Kastrup considers the brain as an evolutionary mechanism to capture, constrain, and put to use an otherwise unbound and irreducible aspect of nature: subjective experience itself, just as plants evolved to capture sunlight and use it for their own ends. Of course there is the logical possibility that consciousness decided to create brains for some unknown purpose, but this possibility cannot be examined here: it would open too many cans of worms.
The Filter Hypothesis implies that the brain SELECTS conscious experience in terms primarily of the needs of the body. This relates to some earlier speculations by the Author [9] that the universe may be like a multiple image hologram and the brain selects the “angle” at which it is viewed. It leaves open the question of how the brain selects experience for psychological needs, particularly dysfunctional ones.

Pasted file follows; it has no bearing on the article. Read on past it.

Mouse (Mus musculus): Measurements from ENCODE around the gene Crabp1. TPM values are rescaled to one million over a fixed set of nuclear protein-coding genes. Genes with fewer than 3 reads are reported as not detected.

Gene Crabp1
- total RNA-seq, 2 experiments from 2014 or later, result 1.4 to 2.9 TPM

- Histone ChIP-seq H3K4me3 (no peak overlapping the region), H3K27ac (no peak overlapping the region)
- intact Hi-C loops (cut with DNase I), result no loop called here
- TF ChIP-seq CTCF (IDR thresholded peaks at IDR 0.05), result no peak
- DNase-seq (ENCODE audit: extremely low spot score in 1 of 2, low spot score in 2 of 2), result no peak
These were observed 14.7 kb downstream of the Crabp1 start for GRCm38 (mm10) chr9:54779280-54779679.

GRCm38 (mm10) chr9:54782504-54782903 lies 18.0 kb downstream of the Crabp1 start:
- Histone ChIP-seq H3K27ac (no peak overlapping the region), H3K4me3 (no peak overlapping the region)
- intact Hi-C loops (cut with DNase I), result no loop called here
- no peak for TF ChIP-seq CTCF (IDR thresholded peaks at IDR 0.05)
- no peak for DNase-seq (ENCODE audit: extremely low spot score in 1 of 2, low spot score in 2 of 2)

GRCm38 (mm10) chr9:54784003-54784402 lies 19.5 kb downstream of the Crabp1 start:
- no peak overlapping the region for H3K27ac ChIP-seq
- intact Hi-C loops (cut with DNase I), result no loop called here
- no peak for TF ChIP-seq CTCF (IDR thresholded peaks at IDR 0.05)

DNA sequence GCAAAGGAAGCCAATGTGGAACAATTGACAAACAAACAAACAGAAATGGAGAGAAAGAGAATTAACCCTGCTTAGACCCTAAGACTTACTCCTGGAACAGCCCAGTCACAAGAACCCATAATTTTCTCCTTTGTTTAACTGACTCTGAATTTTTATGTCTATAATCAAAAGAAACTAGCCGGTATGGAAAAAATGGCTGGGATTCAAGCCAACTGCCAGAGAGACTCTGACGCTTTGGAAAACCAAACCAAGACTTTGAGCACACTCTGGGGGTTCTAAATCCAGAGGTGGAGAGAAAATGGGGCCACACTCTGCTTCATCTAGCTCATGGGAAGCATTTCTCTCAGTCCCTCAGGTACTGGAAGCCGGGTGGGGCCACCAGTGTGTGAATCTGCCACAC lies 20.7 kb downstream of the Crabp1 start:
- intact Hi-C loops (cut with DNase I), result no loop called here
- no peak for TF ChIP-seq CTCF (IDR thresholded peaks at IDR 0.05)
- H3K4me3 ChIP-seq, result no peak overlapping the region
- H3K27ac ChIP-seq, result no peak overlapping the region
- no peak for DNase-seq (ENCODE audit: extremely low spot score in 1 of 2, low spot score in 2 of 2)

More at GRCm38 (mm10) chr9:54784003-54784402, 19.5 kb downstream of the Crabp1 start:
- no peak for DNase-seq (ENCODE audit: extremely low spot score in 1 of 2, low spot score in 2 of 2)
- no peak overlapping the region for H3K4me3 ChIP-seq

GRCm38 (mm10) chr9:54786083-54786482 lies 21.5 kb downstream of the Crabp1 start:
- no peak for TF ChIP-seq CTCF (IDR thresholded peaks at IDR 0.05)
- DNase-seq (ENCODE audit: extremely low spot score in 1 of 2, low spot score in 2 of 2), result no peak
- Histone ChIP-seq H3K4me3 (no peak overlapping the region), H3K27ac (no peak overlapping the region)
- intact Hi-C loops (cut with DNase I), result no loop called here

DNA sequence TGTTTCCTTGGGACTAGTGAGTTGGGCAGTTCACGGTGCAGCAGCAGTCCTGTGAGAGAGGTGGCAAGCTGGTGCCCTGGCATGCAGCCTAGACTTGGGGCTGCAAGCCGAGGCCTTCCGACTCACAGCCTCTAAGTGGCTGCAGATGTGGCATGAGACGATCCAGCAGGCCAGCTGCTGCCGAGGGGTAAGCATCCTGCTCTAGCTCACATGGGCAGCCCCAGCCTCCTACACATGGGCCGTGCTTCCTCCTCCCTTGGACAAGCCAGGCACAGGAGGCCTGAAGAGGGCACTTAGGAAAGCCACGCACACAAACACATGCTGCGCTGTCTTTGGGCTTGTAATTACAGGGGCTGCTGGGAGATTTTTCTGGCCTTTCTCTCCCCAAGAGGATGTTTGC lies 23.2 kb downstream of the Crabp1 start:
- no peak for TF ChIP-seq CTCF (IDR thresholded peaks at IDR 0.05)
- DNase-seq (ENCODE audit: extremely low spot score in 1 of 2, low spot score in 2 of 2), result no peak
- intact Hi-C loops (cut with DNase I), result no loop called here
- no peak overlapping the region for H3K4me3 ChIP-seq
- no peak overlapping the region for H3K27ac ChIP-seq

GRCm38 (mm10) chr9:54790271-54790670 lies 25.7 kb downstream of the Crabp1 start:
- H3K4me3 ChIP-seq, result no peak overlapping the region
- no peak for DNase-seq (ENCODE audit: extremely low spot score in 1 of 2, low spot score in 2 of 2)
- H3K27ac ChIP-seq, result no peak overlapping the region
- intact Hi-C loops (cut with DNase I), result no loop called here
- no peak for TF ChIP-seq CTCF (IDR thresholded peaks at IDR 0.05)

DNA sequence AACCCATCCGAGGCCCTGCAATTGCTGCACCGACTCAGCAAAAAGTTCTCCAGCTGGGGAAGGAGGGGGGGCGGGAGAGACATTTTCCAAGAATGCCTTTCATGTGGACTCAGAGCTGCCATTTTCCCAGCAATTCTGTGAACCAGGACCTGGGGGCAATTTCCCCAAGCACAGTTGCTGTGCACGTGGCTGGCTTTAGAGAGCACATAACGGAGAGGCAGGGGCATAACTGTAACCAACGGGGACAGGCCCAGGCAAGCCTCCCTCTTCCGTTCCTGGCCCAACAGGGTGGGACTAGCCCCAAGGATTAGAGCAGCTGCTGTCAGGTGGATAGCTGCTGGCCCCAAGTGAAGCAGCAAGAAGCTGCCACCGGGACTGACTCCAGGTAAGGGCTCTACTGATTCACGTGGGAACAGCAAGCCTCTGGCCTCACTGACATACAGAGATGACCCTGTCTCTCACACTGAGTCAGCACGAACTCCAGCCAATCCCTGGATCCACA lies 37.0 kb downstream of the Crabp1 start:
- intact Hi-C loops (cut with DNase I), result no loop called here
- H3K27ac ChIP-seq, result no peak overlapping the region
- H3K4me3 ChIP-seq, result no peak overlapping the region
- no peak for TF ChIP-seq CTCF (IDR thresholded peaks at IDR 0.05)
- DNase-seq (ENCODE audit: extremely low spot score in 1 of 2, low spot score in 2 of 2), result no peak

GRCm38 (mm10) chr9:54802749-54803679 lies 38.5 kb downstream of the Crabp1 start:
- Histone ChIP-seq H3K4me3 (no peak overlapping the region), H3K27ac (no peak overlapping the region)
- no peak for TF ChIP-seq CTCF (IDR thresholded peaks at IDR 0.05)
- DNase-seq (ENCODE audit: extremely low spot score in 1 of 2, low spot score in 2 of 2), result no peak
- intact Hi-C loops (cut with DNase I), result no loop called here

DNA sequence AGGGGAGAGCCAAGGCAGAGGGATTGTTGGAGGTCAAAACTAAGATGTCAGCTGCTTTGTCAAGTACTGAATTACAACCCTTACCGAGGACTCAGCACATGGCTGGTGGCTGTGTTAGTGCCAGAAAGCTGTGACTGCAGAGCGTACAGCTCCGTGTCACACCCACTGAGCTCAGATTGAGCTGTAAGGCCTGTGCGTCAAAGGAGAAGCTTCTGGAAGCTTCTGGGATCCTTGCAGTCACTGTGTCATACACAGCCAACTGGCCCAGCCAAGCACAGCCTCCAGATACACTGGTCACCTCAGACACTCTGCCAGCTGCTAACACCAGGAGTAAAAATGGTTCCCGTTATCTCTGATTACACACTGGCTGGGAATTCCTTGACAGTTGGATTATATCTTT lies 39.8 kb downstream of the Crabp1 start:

The Filter Hypothesis implies all possible experiences ( possible worlds in Quantum Theoretic terminology) exist already and are merely selected by the brain. The brain processes that are normally correlated with mental experience are just the traces of the filtering at work, just as the activity of circuits in a television are the traces of the machine selecting a particular channel.
For there to be a survival advantage the Mind must also be able to affect brain structurem and there is evidence this is the case. Kastrup cites experiments where subjacts have been able to reverse brain pathologies just by directing conscious intent, and in The Shallows Nicholas Carr points out that simply using the internet or driving a taxi alters the structure of the brain. Such a feedback loop is difficult to contemplate, perhaps even paradoxical, in the materialist paradigm, but straightforward in the prior-consciousness paradigm.